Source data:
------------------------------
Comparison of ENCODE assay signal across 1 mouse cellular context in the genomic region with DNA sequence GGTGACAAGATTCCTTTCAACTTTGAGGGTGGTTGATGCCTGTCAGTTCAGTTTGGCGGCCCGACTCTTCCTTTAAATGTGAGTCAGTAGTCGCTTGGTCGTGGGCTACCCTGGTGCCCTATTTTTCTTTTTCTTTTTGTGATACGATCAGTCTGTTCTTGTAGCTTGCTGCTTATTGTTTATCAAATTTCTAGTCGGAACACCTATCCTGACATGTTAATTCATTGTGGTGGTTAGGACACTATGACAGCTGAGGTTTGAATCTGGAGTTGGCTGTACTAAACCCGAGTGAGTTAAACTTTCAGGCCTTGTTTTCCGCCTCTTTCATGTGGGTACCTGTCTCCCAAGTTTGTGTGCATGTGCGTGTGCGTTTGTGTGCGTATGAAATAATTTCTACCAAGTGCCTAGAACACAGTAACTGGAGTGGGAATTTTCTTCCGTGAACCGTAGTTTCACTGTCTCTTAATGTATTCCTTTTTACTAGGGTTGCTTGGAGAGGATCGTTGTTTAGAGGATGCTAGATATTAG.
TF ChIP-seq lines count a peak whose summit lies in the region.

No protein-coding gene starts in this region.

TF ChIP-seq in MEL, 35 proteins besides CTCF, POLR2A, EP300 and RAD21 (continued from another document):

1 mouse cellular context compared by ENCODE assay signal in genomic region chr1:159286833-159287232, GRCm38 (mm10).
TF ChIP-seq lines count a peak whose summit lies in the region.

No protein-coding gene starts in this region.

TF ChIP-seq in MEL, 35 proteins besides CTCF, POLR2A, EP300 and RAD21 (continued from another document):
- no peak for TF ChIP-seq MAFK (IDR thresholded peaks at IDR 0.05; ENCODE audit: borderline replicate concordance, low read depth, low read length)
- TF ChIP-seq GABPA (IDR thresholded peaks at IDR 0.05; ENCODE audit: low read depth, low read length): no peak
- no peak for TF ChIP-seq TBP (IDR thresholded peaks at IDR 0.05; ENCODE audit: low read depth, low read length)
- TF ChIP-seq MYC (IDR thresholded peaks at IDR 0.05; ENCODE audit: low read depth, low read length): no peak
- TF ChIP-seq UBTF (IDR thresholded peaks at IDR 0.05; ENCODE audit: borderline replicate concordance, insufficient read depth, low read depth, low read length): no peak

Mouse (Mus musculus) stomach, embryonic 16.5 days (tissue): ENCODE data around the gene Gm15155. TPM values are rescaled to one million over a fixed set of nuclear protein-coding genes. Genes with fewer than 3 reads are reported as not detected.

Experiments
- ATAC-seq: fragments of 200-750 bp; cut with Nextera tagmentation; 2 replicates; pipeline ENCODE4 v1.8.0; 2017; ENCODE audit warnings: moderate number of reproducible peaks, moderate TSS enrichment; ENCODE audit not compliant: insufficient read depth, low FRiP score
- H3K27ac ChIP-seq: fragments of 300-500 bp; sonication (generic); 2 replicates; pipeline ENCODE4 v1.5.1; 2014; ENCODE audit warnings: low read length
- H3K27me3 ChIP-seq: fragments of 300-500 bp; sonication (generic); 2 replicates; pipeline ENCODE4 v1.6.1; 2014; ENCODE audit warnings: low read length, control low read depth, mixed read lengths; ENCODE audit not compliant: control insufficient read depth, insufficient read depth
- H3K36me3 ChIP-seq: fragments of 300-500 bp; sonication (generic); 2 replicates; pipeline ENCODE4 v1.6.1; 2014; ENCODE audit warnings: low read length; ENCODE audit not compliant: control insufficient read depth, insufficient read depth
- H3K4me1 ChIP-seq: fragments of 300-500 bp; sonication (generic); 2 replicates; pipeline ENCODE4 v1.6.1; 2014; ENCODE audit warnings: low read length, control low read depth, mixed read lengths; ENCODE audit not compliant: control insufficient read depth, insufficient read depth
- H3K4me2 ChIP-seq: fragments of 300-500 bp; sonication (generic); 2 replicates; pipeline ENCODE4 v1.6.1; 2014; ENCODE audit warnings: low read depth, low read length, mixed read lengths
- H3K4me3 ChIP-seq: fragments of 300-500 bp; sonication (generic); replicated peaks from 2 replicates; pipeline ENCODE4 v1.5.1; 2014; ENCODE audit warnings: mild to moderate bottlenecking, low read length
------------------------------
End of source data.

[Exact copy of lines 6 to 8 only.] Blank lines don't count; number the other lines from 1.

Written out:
TF ChIP-seq lines count a peak whose summit lies in the region.

No protein-coding gene starts in this region.

TF ChIP-seq in MEL, 35 proteins besides CTCF, POLR2A, EP300 and RAD21 (continued from another document):